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9 hours ago, renoskier said:

treat all net income the same. problem solved.

 

The problem is defining net income. That is where it gets tricky. This is probably the main reason why the tax code is so large. If you too loosely define net income taxpayers will find ways to lower it to zero. 

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5 minutes ago, sactowndog said:

Right if you have a million or so you are going to take the RMD and let the rest keep growing.  Why would you change.  A Roth conversion can make sense but you are going to pay income tax rate on that conversion.   

True. I guess you just pick the year when you think your taxes are lowest to convert. Maybe I'll work as a teacher for a year before I retire.

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6 minutes ago, NMpackalum said:

It's probably a lot more than you think. 3 million people have 5 million dollar net worth. 8 percent of people in their 40s have retirement and investment savings of >1 million. They have at least 2- 3 doubling cycles until they retire which puts them in the $300k retirement income if in taxable accounts.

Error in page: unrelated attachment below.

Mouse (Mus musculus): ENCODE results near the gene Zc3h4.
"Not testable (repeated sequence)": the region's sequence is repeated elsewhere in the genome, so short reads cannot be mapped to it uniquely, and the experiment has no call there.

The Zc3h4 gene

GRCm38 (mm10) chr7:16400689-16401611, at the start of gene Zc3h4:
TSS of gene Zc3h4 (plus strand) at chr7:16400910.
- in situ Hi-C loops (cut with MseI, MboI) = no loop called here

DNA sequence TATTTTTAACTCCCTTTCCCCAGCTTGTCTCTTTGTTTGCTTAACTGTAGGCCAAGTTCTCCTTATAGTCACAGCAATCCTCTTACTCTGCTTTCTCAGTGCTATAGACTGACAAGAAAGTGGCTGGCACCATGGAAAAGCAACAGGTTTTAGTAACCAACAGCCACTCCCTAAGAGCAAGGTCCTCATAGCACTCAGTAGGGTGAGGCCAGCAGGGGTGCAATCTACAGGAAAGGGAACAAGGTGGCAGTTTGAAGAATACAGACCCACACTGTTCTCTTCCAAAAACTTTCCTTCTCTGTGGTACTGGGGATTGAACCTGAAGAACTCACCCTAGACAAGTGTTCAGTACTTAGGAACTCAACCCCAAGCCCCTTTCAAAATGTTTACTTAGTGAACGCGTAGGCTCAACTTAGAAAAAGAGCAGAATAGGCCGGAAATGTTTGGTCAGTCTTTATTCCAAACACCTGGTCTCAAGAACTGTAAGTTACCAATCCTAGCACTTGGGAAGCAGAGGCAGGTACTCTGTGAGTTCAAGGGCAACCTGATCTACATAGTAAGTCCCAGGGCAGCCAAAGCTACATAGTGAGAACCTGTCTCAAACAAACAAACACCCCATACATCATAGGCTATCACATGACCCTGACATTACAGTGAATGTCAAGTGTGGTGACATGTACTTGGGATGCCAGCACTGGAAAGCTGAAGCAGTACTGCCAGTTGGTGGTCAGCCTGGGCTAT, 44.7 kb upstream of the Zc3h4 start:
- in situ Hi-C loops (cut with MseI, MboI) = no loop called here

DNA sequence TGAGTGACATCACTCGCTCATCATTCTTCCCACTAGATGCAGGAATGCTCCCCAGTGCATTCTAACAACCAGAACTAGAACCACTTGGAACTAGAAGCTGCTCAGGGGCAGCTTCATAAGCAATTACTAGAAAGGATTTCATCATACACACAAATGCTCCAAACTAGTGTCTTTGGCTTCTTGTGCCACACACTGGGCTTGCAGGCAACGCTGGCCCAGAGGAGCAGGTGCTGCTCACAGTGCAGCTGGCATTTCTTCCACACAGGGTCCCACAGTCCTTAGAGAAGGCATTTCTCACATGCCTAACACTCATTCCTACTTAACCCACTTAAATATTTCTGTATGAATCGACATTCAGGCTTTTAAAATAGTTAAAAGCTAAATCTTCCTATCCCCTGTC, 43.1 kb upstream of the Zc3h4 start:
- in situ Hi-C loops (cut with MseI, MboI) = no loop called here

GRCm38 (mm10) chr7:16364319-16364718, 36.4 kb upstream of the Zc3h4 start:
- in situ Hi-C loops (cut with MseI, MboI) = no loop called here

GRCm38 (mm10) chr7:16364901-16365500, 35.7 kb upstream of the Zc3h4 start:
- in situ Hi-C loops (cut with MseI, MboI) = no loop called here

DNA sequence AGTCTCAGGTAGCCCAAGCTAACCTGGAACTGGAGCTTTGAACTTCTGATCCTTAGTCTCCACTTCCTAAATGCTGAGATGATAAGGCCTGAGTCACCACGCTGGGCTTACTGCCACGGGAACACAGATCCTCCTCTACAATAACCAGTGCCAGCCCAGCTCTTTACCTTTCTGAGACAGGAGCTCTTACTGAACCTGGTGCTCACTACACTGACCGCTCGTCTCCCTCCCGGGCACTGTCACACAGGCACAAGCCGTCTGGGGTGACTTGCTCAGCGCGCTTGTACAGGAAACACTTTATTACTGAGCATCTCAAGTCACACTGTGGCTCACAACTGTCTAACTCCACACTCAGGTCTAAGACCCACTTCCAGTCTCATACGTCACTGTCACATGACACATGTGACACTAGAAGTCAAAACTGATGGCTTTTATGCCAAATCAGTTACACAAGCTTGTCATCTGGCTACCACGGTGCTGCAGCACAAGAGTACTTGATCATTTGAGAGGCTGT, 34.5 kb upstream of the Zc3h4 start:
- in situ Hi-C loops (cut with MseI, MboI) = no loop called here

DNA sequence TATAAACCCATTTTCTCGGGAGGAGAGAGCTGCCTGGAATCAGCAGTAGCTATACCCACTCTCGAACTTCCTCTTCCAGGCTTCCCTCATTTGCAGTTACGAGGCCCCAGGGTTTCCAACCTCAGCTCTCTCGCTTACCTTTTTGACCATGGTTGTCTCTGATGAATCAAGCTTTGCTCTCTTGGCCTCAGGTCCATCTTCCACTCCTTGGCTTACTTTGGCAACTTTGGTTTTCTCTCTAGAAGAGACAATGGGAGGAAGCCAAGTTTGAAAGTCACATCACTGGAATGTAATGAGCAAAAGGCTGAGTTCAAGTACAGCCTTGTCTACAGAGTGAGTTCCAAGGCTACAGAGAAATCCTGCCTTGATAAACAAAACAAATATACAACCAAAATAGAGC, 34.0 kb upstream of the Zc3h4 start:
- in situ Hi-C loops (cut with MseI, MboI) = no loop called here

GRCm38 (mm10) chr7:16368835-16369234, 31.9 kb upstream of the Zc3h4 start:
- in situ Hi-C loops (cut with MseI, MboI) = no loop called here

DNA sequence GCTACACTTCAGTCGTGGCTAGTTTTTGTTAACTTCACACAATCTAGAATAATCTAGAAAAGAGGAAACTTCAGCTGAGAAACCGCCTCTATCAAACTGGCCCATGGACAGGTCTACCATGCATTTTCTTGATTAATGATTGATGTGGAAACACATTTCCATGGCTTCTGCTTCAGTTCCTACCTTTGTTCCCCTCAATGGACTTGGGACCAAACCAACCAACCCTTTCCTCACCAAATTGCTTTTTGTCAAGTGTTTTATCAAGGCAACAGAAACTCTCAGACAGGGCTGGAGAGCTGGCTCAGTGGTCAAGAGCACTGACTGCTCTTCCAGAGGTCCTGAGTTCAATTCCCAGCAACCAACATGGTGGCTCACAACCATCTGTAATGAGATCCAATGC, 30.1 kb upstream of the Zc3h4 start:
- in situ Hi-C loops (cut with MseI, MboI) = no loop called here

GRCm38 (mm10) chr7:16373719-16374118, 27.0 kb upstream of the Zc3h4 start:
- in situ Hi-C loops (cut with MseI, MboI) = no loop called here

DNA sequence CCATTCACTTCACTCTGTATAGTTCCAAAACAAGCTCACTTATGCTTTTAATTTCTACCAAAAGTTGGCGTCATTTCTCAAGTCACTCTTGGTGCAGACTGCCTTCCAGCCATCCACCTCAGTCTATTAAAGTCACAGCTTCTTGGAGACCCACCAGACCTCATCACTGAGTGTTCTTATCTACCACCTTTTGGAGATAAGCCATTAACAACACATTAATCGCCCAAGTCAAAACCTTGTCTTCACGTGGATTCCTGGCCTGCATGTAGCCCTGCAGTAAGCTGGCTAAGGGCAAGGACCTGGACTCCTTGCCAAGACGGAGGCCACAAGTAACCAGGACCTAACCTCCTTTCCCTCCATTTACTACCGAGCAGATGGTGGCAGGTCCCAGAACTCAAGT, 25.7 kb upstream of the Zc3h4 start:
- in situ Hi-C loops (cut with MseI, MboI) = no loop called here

So, they have to sell a million + to get hit...why would you sell 1/3 of your entire nest egg as opposed to selling what you need and keeping the rest in so it continues to grow? If you lived on annual income of $100k-$200k before retirement it doesn't make sense that you would need a million + in a year after retirement when you are probably not spending as much as before. 

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32 minutes ago, NMpackalum said:

Correct me if I'm wrong. Once able to access 401k at 59, if taxable income exceeds the limit, then the higher cap gains tax kicks in? I understand that this is a small percentage of people with a million dollar income but if this trend keeps going, how many people really think that that threshold doesnt drop to say...$250k. Cap gains revenue currently is around $150 billion, so double that if this passes, pays for the stimulus checks that the government sent out. No new net revenue at this threshold. This seems just a punitive measure against the rich. To me, a Roth conversion seems prudent to me if you have any substantial amount in a 401k.

401(K) distributions are taxed at ordinary rates.